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NYC Felonies Lawyers

Understanding Felonies: From Arrest to Trial and Beyond

Being arrested is a stressful event, and facing a felony charge can be utterly terrifying. The US criminal justice system, with its intricate processes and legal jargon, can be hard to navigate for anyone not familiar with the legal field. Yet, a skilled lawyer can demystify this process, explaining how it works and offering advice and support along the way.

Why Professional Legal Help is Crucial

Being charged with a felony isn’t something you should handle on your own. Reach out to a professional attorney who specializes in the type of crime with which you’re charged. These legal experts understand the processes inside and out, and can break them down into manageable, understandable chunks.

They not only protect the rights of the accused but also provide the best possible defense. They meticulously analyze the evidence, consider various legal strategies, and tirelessly work towards the best possible outcome.

Consequences of a Felony Conviction

Many people don’t realize the rights they lose once convicted of a felony, including the right to vote or own firearms. Certain basic tasks like opening a bank account or getting certain loans can become monumental challenges with a felony on one’s record.

It can be devastating to lose these rights due to a conviction. A criminal attorney, in some instances, may be able to reduce the charges to a lesser felony or a misdemeanor, lessening the severity of the mark on their client’s record.

Preparing for Trial

If the felony charges go to trial, having a competent attorney is critical. They devise the most robust defense possible and take the time to explain the process to their client. They simplify complex legal language, making the trial process more understandable.

Skilled attorneys treat their clients with compassion and respect, offering a safe harbor during this frightening period.

Understanding Felony Charges

Felony charges come in various degrees, becoming more severe as they escalate. An attorney can explain these differences and, in some situations, help reduce charges to a less severe felony or even a misdemeanor. This could have significant implications for future job prospects.

Navigating the Criminal Justice System

The legal journey of dealing with a felony charge can be both terrifying and confusing. The right lawyer, committed to protecting their clients’ rights and treating them with compassion and respect, can make a world of difference.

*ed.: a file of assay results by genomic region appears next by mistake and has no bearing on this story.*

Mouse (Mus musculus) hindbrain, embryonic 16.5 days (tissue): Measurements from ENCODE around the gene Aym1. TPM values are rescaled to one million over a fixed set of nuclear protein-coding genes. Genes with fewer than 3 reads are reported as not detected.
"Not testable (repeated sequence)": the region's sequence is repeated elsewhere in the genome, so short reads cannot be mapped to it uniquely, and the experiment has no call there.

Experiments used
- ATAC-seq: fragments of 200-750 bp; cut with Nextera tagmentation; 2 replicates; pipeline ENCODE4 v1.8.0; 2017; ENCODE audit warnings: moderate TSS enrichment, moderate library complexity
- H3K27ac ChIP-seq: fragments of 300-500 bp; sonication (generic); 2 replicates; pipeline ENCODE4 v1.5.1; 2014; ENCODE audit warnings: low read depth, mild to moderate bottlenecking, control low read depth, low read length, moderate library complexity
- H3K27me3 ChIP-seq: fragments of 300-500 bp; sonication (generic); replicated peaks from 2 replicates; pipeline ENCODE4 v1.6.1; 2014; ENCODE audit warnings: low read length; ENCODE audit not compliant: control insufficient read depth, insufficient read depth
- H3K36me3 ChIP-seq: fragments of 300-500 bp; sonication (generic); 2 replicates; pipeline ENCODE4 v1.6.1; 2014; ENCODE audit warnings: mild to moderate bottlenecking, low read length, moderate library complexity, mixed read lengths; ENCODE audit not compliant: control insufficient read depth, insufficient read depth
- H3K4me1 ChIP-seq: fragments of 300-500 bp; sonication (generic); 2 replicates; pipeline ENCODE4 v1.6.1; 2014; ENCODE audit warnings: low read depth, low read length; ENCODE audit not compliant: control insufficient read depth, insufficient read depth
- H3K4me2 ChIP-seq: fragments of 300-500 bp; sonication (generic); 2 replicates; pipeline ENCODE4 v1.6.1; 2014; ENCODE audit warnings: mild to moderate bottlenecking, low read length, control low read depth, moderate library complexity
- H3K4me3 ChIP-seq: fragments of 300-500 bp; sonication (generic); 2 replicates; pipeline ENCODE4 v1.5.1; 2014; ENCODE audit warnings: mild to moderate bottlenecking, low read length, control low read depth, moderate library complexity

Felony charges can have long-lasting effects, even after jail time has been served. Engage a lawyer who will tirelessly work towards achieving the best possible outcome.

Crimes: Infraction, Misdemeanor, and Felony

In every state, crimes are classified into three categories based on their severity: infractions, misdemeanors, and felonies. Infractions or violations typically result in fines, while misdemeanors may result in fines, community service, probation, restitution, or up to one year in jail.

What is a Felony?

A felony is the most serious type of crime. It often involves a threat to or actual severe physical harm to a victim. However, felonies also include white-collar crimes like embezzlement and various types of fraud where the harm is financial rather than physical.

Felony sentences often involve prolonged prison time, and the duration depends on the severity of the crime.

Classifications of Felonies

Many states further divide felonies into subcategories or degrees, which reflect the severity of the crime and the associated punishment. For example, a first-degree burglary charge may carry a longer sentence than a third-degree burglary charge.

The Wobbler:

The Exception to the Rule

Some states recognize “wobblers,” crimes that can be prosecuted either as misdemeanors or felonies. The law often gives judges the discretion to determine whether a crime should be classified as a felony or misdemeanor based on the circumstances.

Ask an Attorney

Facing a felony charge is a serious matter, but it’s crucial to remember that a charge is not a conviction. Always seek professional legal help to guide you through this complex process. Remember, everyone is entitled to a fair trial and defense.

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